This was far superior to DOS Shell or Win3.1's file manager back in the day.

 

I talked about config.sys/autoexec.bat setup in the linked thread so I won't repeat it here, but basically I just loaded everything high, used the EMM386 switches mentioned in that thread and set it to AUTO mode, and used VIDE_CDD.sys for my CDROM driver. I was going to use UIDEJR.SYS but I had an issue in Return to Zork where it would just lock up when trying to play CD music, the VIDE_CDD.sys driver didn't have that issue and was still under 7kb when loaded. The official Sony CDROM driver for my drive was nearly 30kb so this new driver is a vast improvement. I didn't end up using DOSMAX, QEMM, or any other fancy memory managers, mainly for compatibilitybecause I still had 617kb conventional memory free.

 

DOS 5 and later come with a utility called MEMMAKER that is designed to maximise conventional memory, however I personally find that I can achieve better results by doing hte configuration by hand.

 

By setting EMM386 to AUTO and having 16mb of memory to play with, I can basically run any DOS game I come across without using a boot configuration menu. So you can play any game without rebooting, or knowing which config you need to choose- a great step for usability in my view. The ONLY game I've had trouble with is Ultima 7 which has a funny memory manager that clashes with EMM386 so I just use a boot disk for that.

 

Anyway, everything was chugging along so I decided its time to actually play on this thing and dug out my original copy of Sam and Max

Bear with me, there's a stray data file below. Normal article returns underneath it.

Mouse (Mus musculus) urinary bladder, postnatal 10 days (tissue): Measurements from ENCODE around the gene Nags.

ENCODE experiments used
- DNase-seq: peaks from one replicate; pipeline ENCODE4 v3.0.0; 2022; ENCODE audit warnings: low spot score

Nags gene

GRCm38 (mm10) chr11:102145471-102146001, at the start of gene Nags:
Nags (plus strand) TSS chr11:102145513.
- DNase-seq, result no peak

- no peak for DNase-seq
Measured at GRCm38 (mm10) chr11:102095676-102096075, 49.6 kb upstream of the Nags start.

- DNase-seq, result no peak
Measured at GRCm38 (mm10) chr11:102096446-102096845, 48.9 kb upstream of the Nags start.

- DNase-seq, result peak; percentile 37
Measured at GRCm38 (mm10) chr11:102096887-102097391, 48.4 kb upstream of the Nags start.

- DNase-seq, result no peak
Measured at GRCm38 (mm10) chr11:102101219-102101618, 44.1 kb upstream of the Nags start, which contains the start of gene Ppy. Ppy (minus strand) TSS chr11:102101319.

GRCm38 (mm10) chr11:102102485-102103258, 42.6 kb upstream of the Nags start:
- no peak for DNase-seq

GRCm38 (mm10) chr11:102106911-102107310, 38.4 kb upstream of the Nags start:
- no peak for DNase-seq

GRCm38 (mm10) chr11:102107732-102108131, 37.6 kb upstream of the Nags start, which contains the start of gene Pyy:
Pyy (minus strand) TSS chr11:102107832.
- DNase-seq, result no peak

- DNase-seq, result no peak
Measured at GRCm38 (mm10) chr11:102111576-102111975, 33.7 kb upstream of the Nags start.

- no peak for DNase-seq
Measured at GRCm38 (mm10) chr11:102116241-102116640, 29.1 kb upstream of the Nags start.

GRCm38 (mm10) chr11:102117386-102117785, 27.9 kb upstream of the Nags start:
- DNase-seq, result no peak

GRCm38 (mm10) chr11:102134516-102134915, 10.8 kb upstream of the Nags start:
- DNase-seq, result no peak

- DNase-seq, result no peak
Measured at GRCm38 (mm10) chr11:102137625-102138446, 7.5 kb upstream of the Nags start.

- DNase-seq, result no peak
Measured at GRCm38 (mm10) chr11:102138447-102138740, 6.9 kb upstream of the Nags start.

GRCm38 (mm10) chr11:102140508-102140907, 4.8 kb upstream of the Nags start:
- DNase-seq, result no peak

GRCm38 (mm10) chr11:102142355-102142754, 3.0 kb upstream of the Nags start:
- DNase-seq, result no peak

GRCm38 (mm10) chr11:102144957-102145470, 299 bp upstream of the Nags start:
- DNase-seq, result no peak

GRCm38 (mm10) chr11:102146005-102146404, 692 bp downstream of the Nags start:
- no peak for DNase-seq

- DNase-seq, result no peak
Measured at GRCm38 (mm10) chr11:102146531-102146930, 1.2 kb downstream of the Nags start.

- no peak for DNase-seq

Posted Image

 

This thing cost me $110 back in 93/94... still remember saving up for it for ages :P

 

 

Anyway, next step was to install QuikMenu 3 - I had this menu program installed on my 486 back in the day and it was an excellent little utility, and it seemed to unload itself when launching a game so you never had problems with memory usage. It was also much simpler to install, configure and use than Win 3.1.

 

Here's a screenshot of Quikmenu:

Posted Image

 

Here are a couple more screenshots showing various games installed. The games with mutliple episodes like Keen, Quest for Glory, I just wrote a simple batch file which uses the CHOICE command to prompt which game to play, and executes the correct file accordingly.

 

After a couple of weeks of digging up my old copies of games and installing them the machine is running perfectly, with a HEAP of old games on it and still ~200mb of free space.

 

Some games, like Scorched Earth, Strike 2, Wing Commander etc actually run too fast even on a 486DX2, luckily I found this program on Vogons that enables and disables the 486 internal cache which will slow it down enough to make these games playable. Just write a batch file to disable cache, start the game, then enable cache when its finished. :)

 

I've still got a few parts left over so I might try to build another one and whack a network card in each, so I can play multiplayer Doom/Warcraft2/Command and Conquer etc :)

I haven't bothered to install Windows 3.11 despite having disks for it... purely because none of the games I have require it. If I do get a network card and I get bored one day, I might try to track down an old copy of Winsock Trumpet and Netscape Navigator and try to get on the internet with it, just for shits and giggles - there's probably few sites left that will work properly with it, if the poor machine doesn't grind to a halt trying to render them :P I may also try Arachne which is a DOS based browser if I get the chance.

 

I've also got a couple of 386 boards and even a 286 board so when I find the time I will try and revive those too :)

 

In the meantime though, I'm loving revisiting the games of yesteryear :D

 

Posted Image

Edited by DonutKing

Share this post


Link to post
Share on other sites

This is fantastic!

 

What a trip down memory lane.

 

The pic of the AT power supply gave me shivers. I hated that bloody connector on the front. Most of the battle scars on my hands are from trying to get at those when swapping out a dead PSU and the god awful cases playing slice and dice.

Share this post


Link to post
Share on other sites